Discovering Your Dharma

Written on September 10, 2015, in the midst of presenting my 3-part Yoga for Healing workshop.

On Tuesday, I taught the 2nd yoga workshop in my 3-part Yoga for Healing series at the Provo City Library. The 1st workshop in the series caught me a little off guard, as in, there were a few more people than I expected. Which was wonderful! But I felt a little flustered. This week, from the get-go, it just felt better. I was ready. And it flowed. It was beautiful. I shared some of my favorite things about yoga, the things that I use regularly, the things that, when I first learned them, enlivened my soul.

I had planned a sequence to do with the class, but as soon as I started teaching, I knew it would change. I followed my intuition. The words flowed, the practice flowed. It just felt really wonderful being there, sharing that practice with a full room of eager yogis. I had my friend Chelsey snap the above picture after class, outside of the room I taught in at the Provo City Library. I didn’t want to forget that feeling of peace, fulfillment, and contentment. I’ve been thinking about dharma— “the way of higher truths.” Each person has a dharma. It is, essentially, the path you were born to live. It is yours to discover, yours to choose to live. There are 7 dharmic paths:

1. Path of Labor — General occupations. Most people fall in this category.

2. Path of Military — Military, law enforcement, etc.

3. Path of Government — Political leaders.

4. Path of Science — Medical researchers, scientists, etc.

5. Path of Philosophy — Church leaders, philosophers, etc.

6. Path of Creativity — Artists, writers, musicians, etc.

7. Path of Humanitarianism — Religious workers, medical workers, welfare and social service workers, holistic health practitioners, etc.

There is more to it, but that is the basic basic version. I know that I have spent time in different paths so far in my life. I know that I still have a lot to learn, and that my path will continue to develop and refine itself as I continue to follow that pull of my spirit. Tuesday night, I felt that pull. I appreciate learning different aspects of yoga philosophy, like the idea of dharma. It helps me understand my own life in a different way, and makes my path a little clearer.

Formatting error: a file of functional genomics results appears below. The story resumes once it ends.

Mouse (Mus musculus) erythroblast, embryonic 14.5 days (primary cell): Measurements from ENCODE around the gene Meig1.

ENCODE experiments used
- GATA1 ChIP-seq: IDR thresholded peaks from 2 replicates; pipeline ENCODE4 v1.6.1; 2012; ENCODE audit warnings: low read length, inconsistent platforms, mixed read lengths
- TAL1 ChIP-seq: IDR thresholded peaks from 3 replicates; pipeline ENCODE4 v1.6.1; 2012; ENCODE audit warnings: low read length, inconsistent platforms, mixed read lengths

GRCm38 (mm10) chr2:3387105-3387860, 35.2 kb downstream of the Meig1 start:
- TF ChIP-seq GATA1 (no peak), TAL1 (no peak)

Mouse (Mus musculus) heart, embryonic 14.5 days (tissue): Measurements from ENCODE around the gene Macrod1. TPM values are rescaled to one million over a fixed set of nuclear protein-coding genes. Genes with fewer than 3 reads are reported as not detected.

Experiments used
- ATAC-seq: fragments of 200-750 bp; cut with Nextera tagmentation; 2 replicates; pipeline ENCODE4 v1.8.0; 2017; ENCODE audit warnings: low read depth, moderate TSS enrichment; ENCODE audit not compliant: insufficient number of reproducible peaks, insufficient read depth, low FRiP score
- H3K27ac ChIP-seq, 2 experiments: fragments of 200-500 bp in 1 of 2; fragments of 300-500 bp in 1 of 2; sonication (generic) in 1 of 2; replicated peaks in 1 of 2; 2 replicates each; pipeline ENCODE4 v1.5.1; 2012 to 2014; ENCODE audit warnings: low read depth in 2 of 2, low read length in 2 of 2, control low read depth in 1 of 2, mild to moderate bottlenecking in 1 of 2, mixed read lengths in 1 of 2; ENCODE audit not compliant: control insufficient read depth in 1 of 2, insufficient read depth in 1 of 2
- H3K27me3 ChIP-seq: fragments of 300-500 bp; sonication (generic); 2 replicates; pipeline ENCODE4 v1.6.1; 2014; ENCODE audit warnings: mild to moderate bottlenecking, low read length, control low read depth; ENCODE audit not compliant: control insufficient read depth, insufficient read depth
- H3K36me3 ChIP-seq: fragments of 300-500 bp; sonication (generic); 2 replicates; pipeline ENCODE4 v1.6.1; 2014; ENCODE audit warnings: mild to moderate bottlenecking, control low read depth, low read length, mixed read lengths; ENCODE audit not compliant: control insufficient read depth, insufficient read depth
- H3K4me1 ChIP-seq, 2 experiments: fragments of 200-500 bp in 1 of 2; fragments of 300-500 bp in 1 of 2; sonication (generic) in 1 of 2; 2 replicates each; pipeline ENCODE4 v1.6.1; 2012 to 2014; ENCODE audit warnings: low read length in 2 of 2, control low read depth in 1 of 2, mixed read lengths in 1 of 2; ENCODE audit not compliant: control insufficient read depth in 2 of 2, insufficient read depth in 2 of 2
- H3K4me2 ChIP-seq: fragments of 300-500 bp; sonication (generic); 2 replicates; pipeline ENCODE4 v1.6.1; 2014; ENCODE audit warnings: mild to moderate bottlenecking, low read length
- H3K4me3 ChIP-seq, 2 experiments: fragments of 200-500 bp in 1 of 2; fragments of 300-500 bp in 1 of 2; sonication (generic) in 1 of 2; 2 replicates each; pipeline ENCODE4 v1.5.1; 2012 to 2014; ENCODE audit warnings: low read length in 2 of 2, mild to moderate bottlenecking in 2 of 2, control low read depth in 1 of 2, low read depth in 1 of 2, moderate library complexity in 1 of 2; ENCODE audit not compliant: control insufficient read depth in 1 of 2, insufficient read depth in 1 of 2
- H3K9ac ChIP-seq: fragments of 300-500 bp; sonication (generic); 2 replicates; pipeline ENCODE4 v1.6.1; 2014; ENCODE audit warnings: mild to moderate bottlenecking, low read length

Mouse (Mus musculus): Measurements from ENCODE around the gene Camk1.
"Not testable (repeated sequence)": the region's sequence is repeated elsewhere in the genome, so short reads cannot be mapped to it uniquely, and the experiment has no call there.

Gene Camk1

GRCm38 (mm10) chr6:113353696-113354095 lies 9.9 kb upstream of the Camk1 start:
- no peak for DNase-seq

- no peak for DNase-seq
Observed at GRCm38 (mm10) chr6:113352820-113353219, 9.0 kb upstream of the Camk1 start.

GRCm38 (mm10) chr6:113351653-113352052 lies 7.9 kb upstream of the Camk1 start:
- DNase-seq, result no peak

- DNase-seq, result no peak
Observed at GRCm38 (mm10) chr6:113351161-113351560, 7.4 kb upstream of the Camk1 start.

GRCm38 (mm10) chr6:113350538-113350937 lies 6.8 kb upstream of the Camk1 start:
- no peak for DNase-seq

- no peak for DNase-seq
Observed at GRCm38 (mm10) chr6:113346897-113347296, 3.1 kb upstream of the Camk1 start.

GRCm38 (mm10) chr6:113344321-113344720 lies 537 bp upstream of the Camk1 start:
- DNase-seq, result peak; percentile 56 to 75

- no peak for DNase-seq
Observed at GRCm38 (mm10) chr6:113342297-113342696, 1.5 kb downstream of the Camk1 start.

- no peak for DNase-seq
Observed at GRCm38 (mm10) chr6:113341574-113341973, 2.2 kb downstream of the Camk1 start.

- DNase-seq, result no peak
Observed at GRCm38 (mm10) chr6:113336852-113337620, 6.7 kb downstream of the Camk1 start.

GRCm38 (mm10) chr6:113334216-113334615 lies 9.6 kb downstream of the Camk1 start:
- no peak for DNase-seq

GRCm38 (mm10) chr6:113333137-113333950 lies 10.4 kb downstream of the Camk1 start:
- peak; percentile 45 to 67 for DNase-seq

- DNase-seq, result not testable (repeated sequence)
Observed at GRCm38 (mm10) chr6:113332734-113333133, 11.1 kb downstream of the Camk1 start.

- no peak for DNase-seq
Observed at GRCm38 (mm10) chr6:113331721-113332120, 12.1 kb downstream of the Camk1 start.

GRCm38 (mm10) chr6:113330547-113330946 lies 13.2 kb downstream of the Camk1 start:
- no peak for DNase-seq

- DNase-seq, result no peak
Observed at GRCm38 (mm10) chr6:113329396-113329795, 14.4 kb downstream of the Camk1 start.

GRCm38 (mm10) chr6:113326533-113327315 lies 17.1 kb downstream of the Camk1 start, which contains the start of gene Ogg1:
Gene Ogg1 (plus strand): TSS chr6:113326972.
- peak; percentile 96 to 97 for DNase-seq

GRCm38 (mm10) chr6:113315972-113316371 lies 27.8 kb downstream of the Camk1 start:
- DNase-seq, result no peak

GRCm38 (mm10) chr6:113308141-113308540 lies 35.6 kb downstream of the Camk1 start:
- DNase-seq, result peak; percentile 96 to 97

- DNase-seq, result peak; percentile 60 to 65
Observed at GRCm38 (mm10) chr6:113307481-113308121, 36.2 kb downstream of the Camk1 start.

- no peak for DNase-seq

Living Movement

I originally wrote this post on May 26, 2015 during a time of grief and heartache. As I note in the post, the body and spirit are very connected. This week I’ve been thinking about working toward increasing flexibility in my hips, and I remembered this time—just a year ago—when doing any sort of hip opener or stretch would cause a flood of emotions, so much so that I ceased my yoga practice for weeks. Let me tell you, though—yoga can heal both body and soul. This is how I began practicing yoga again.

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I stopped doing yoga for over a month.

Every time I tried to practice, the tears would begin to swell. The grief would become too much. My physical body is so connected to my spirit that as one ached, so did the other. Moving my body in certain ways worked certain chakras that were terribly off balance, and I felt it. And since I was already grieving everyday, I simply was not willing to do anything else that would set off that grief again, even if it could be the means to helping me find healing and balance once more. So, I stopped doing yoga for over a month.

Here is what I wish I had done instead: Sat down on my mat.

There is a practice I have recently learned about called Living Movement. It’s like a glorified morning stretch. It’s a practice in body awareness and gentle healing. I lie down on my mat and slowly move my body in whatever way feels right. I usually begin at my hips, maybe shift them from side to side, do a simple twist, stretch my legs, then move up my body, to my waist, shoulders, neck… moving my body slowly and intentionally, in whatever way it wants to go.

I am vocal when I practice. While there are certain sounds you can make to emphasize healing (like a buzzing noise, or a “zgee zgoo”). I usually just let myself sigh, yawn, or moan—whatever feels good. This, combined with the unstructured, slow movements, moves energy in the body. Last week my personal Living Movement practice was 10 minutes. Today it was 30 minutes. Time doesn’t necessarily matter, because my body needs different things at different times.

Today, in the middle of my practice, I broke down in tears, just for a moment, and I let myself be there. Personal yoga practice, especially a Living Movement practice, is about listening to your body and sitting with it, just as it is. And if my body needs to grieve just a little bit more, I will let it. So regardless of how I am feeling, I will aim to sit down on my mat. Maybe, if my body feels like doing so, it will begin to move and maybe, when the time is right, it will begin to heal. That is what yoga is all about.

* I learned about Living Movement at Bodhi Yoga in Provo, UT, where I trained to be a yoga instructor. Visit gobodhiyoga.com to see the class schedule. I highly recommend it.